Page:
Tuesday, July 31, 2007


I echo Jeff Babbin’s question in a recent column in which he asks who, exactly, are the 14 percent of Americans who approve of the job Congress is doing?

The lowest approval rating the last Republican Congress received, before being summarily, and rightfully, tossed from office, was 24 percent in August of 2006 according to a Fox News poll.

Could it be that this Congress, after all their ballyhooing and hype about doing things differently and more honestly, haven’t accomplished a thing yet? Could it be that they helped themselves to a nice raise for doing nothing since the November elections?

House Speaker Nancy Pelosi came into office promising massive reform. I’ve yet to witness any meaningful reform. The House, which averaged less than two work days a week in 2006, was given January 8th off – after less than a week in office – to watch the collegiate national championship football game…compliments of Mrs. Pelosi. Does this make them look serious?

Special interests still (and presumably always will) rule the halls of Congress. These people are not working for you, as you showed up in droves to elect them to, but for the same old army of lobbyists and fellow back-scratchers. Imperialistic crooks and losers still roam freely about the Capitol.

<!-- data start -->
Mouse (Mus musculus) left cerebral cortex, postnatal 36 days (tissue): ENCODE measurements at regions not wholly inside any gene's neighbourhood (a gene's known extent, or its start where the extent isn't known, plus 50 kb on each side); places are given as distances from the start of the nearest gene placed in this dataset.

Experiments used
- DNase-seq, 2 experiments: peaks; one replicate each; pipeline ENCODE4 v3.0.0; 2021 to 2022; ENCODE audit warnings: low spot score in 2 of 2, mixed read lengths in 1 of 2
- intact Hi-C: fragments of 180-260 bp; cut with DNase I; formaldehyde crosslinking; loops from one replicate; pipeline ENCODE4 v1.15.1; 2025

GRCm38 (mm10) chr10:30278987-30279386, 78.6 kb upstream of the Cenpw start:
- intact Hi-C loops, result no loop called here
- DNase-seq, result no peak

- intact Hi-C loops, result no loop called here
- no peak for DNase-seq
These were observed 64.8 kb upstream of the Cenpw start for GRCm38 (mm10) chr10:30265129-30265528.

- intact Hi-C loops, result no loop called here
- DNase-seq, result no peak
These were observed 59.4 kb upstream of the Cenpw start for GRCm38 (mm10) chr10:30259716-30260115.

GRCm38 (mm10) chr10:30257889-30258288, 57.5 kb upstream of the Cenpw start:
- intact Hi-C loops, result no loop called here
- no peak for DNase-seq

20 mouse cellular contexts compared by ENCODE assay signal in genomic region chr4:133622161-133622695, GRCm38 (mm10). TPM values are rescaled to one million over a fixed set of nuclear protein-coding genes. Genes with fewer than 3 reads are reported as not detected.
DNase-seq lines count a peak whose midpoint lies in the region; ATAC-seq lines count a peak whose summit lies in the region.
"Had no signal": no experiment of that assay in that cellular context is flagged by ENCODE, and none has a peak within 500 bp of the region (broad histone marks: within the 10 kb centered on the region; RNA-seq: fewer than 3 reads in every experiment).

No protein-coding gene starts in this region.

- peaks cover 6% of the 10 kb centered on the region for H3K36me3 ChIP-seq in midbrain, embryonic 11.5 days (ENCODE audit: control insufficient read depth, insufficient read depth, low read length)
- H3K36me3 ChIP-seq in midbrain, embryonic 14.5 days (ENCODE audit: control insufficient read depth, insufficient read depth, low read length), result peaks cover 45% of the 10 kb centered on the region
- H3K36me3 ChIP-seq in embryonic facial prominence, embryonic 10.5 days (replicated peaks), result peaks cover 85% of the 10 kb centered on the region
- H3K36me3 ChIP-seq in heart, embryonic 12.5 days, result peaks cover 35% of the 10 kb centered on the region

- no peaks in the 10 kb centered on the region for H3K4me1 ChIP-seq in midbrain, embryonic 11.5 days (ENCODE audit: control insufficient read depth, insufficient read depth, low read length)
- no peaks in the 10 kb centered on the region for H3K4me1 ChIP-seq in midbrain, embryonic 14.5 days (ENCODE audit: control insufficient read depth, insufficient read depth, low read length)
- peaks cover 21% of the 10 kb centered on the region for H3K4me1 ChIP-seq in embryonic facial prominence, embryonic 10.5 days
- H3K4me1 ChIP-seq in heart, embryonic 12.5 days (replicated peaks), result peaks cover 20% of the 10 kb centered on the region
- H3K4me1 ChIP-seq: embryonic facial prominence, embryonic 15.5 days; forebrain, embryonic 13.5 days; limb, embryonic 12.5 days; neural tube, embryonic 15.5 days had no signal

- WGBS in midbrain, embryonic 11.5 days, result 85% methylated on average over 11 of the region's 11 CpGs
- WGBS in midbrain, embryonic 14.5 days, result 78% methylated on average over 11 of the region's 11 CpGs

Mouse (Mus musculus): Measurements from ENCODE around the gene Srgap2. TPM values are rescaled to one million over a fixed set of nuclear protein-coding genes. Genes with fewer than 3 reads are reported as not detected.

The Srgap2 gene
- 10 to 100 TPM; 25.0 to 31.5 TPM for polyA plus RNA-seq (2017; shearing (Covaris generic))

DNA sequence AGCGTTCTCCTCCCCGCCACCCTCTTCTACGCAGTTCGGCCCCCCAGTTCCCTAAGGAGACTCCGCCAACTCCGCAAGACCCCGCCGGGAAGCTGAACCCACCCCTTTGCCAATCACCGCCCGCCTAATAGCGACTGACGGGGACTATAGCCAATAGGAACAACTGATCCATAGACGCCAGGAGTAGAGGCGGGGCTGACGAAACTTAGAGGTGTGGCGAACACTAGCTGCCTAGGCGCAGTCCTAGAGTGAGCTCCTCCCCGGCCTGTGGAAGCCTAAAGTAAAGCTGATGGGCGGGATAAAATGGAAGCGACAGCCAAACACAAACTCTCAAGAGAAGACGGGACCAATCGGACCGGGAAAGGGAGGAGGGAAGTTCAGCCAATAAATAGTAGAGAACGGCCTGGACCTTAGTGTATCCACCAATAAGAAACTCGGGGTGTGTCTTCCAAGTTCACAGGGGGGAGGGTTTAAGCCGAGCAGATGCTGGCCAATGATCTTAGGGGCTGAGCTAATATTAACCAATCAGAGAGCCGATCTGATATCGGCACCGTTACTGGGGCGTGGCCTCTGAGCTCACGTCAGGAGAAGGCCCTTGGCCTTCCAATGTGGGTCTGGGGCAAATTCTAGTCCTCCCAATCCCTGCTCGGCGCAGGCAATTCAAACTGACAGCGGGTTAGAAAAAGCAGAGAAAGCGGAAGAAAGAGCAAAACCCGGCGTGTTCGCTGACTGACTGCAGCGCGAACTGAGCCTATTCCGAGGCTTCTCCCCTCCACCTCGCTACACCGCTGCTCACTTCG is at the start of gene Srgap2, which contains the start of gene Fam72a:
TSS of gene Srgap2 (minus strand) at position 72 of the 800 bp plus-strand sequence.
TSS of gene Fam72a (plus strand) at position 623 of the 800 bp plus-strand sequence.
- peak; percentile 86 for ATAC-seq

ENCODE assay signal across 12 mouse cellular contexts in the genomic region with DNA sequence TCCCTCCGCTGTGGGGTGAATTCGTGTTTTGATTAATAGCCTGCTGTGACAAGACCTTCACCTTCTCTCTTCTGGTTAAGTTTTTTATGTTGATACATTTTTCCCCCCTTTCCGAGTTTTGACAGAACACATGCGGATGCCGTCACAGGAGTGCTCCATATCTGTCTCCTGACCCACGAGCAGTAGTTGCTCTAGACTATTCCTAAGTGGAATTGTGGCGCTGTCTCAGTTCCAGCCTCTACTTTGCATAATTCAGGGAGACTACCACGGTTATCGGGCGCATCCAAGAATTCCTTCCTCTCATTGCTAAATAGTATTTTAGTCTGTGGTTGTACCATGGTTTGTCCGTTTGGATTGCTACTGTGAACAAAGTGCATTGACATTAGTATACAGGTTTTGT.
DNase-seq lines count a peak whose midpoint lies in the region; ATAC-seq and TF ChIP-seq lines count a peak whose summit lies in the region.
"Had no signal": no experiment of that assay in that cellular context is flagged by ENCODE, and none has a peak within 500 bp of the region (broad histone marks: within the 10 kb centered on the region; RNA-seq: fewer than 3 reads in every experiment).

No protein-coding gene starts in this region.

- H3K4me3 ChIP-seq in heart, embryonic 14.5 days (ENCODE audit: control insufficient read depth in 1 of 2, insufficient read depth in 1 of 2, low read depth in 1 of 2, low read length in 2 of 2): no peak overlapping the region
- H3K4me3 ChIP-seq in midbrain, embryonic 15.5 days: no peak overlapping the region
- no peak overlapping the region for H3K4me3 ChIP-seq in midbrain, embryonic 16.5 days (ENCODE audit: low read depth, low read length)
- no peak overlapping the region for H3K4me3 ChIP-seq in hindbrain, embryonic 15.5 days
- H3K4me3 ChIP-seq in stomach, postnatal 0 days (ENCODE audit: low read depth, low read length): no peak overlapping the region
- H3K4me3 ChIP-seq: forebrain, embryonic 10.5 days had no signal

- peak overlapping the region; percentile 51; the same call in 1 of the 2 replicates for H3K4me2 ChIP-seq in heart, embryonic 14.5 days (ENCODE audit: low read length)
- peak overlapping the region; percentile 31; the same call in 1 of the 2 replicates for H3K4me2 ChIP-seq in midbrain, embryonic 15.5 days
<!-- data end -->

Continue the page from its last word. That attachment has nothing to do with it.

Speaker Pelosi apparently isn’t serious about cleaning up corruption either, or she wouldn’t try to protect fellow members from investigation. In the recent case of Louisiana Congressman William Jefferson who was caught on tape by the FBI accepting a $100,000 bribe, she took exception to the FBI searching Jefferson’s office. She and former Speaker Dennis Hastert both tried to claim documents seized at the Congressman’s office were taken illegally, citing “separation of powers.”

So Pelosi is obviously very interested in protecting here cronies from investigation. Boy, that’s serious reform! Seriously, the gall!

West Virginia Democratic Congressman Alan Mollohan recently stepped down from the House ethics committee because of a probe by federal agents looking into his steering funds into nonprofit groups he founded.

That’s right folks, the former ranking member of the House ETHICS committee!

According to Dick Morris, former advisor to President Clinton, Congressman Mollohan’s personal assets rose from less than $500,000 to more than $8 million just between 2001 and 2005. And that’s on a $162,500 congressional salary. He steered $5 million in federal funds to one of his nonprofit organizations. His comment? He saw “no conflict of interest.” In the past decade, he directed more than $250 million to nonprofit organizations he created in his native state, according to Morris. You might want to reread that.

But he’s not alone. Here are a few more of your legislatures under recent investigation:

Sen. Ted Stevens (AK), Rep. Don Young (AK), Rep. John Doolittle (CA), Rep. Jerry Lewis (CA), Rep. Gary Miller (CA) and Rep. Rick Renzi (AZ), all Republicans.

You wanted change when you went to the polls in November? You rearranged the deck chairs on the Titanic.


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